Egypt’s Morsi makes bid to reinstate Islamist parliament (WASHINGTON POST) By Steve Hendrix CAIRO, EGYPT 07/08/12)
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CAIRO — President Mohamed Morsi on Sunday ordered Egypt’s Islamist-
dominated parliament back in session, boldly defying the military
leaders who had disbanded the body just a month ago. The generals
went into an emergency session within hours of the decree.
According to Egypt’s official news agency, Morsi reversed the June 15
annulment of parliament by the military council, which had been
ruling the country until he took office late last month, and ordered
lawmakers back to work. A majority of the legislators are members of
the Muslim Brotherhood’s Freedom and Justice Party — to which Morsi
belongs — or other Islamist groups.
Morsi also called for parliamentary elections to be held within 60
days of the approval of a new constitution, which is expected later
The decree is considered pivotal by many observers, who have been
waiting to see how the fledgling government would respond to the
military council’s grab of executive powers on the eve of the
Just a week after being sworn in, Morsi answered with a direct
challenge to the generals, signaling that the unfolding power
struggle between the armed forces and the once-banned Muslim
Brotherhood would not be a one-sided fight.
“No one is going to dismiss Morsi as a figurehead now,” said Shadi
Hamid, director of research at the Brookings Doha Center in
Qatar. “They had to do something to fight back and gain the momentum.
Assuming it wasn’t pre-
negotiated [with the military], and it doesn’t look like it was, it’s
certainly an aggressive first move.”
The decree further confuses Egypt’s tumultuous transition from
dictatorship to democracy just one week before a planned visit to
Cairo by Secretary of State Hillary Rodham Clinton. Morsi’s gambit
could mark the start of a prolonged game of brinkmanship between an
entrenched military and a government with popular support.
Morsi’s opponents were quick to accuse him of overreaching.
“The Egyptian Army now is responsible before god and history and the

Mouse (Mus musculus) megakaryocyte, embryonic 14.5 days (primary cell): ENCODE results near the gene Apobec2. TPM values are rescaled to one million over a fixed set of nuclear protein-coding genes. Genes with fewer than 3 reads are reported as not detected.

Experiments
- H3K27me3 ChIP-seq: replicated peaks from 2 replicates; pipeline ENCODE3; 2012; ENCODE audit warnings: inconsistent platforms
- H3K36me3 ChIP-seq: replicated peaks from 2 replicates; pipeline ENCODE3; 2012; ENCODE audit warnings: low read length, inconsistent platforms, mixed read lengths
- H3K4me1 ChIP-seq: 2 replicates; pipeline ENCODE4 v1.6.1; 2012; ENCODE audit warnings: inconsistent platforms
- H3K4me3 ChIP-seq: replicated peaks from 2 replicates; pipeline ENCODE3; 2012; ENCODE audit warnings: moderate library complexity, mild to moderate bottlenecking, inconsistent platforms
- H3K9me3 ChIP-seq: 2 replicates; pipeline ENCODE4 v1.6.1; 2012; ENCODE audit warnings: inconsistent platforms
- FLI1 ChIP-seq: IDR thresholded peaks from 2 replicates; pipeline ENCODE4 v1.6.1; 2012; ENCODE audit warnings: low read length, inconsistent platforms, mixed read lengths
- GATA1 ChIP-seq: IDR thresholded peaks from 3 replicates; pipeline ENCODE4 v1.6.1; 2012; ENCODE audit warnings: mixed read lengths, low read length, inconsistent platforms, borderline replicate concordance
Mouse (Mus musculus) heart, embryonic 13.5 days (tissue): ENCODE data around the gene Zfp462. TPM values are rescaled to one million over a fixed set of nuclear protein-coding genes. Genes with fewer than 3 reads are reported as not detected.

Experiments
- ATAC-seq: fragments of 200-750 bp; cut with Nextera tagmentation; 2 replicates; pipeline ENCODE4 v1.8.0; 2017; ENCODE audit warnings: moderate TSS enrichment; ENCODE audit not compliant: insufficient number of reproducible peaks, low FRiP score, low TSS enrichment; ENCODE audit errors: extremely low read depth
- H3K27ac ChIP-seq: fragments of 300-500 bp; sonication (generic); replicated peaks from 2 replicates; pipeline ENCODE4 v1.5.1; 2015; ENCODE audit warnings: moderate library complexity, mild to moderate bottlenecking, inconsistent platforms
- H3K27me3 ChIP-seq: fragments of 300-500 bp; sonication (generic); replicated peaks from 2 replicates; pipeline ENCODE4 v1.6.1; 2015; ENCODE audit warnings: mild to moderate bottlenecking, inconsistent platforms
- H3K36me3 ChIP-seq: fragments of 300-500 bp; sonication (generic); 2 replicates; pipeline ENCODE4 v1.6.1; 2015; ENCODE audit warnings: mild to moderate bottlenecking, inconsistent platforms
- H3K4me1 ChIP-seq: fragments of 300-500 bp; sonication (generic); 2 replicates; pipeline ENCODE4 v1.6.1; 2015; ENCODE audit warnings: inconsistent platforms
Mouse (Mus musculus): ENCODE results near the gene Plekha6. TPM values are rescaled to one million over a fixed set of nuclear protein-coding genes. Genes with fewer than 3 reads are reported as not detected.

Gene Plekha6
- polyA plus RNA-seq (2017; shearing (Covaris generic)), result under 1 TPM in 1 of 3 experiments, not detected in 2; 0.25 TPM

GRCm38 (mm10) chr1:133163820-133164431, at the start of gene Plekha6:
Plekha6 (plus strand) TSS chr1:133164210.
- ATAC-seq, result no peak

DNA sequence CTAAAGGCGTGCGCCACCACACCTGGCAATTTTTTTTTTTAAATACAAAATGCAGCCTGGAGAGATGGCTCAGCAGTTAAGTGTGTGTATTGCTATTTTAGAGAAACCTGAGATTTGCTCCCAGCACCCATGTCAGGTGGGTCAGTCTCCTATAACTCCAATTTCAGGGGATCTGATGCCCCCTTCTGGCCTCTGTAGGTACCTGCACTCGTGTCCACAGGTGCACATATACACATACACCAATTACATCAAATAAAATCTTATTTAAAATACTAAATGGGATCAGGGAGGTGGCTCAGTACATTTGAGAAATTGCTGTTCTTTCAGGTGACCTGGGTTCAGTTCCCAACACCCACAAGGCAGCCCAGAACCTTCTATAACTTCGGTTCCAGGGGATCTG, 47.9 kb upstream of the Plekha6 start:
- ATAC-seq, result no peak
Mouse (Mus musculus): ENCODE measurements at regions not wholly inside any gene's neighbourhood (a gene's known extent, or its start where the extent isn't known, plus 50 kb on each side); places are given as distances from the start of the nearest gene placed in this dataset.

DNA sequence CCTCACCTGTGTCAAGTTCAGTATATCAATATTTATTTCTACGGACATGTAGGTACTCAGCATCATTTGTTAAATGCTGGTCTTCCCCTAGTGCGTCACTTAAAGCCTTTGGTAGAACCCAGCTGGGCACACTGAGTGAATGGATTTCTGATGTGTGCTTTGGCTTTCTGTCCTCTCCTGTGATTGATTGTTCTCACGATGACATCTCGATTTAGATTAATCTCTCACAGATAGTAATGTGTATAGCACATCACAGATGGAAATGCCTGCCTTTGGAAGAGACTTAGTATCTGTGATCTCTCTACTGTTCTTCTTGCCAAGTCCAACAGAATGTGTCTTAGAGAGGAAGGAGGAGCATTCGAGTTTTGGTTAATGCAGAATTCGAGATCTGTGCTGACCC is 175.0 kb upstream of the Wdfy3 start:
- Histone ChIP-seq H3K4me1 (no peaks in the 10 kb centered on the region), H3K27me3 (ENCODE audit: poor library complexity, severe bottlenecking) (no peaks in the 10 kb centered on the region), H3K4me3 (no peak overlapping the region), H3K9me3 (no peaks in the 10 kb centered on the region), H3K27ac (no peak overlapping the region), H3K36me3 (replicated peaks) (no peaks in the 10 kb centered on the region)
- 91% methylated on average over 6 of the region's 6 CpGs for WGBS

people to protect the law and the constitution,” wrote independent
parliament member Muhammed Abu Hamed by Twitter.
But the president’s supporters among the Islamists hailed the decree.
Mohamed Saad Katatny, head of the dissolved parliament, said in a
statement that the legislative body would try to hold a session as
soon as possible.
“Which is constitutionally stronger, a president elected by the
people’s free will? Or a group who wants a military rule,” party
Chairman Essam el-Erian said via Twitter. “The armed forces are not
responsible for legitimacy, the people are.”
Few can predict where the standoff will head next. Given the profound
disarray of Egypt’s governing institutions, few can even say who had
the authority to arbitrate.
The military dissolved parliament after a June 14 ruling by the
Supreme Constitutional Court that one-third of the members of the
lower house had been elected unlawfully.
The ruling was a significant setback for Morsi’s Freedom and Justice
Party, which had just under half of the seats in parliament. The
judges are appointees of the Hosni Mubarak era and are widely assumed
to have acted with the blessing, if not the prodding, of the generals.
The next day, in addition to dissolving the parliament, the military
council took sole control of its own budget and a range of national
Morsi’s decree coincided with a visit to Cairo by Deputy Secretary of
State William Burns, who said Washington would help jump-start
Egypt’s ailing economy.
“Egyptians know far better than we do that their aspirations are not
yet fully realized,” Burns told reporters after meeting with
Morsi. “But they can count on America’s partnership on the
complicated road ahead.”
According to Hamid, Morsi may have created an opening for a solution
that would serve both parties. Reseating the parliament would give
Morsi an invaluable legislative boost as he struggles to form his
government. At the same time, ensuring relatively quick elections
would give the military the new parliament it craves for the longer
The two sides could be dancing toward some kind of settlement, Hamid
said. “The Brotherhood makes an aggressive move, the military reacts,
and then they sit down and negotiate something,” he said. “I think it
was a good first move. At least something is going to happen now.”
Hassan Elnaggar contributed to this report. (© 2010 The Washington
Post Company 07/08/12)
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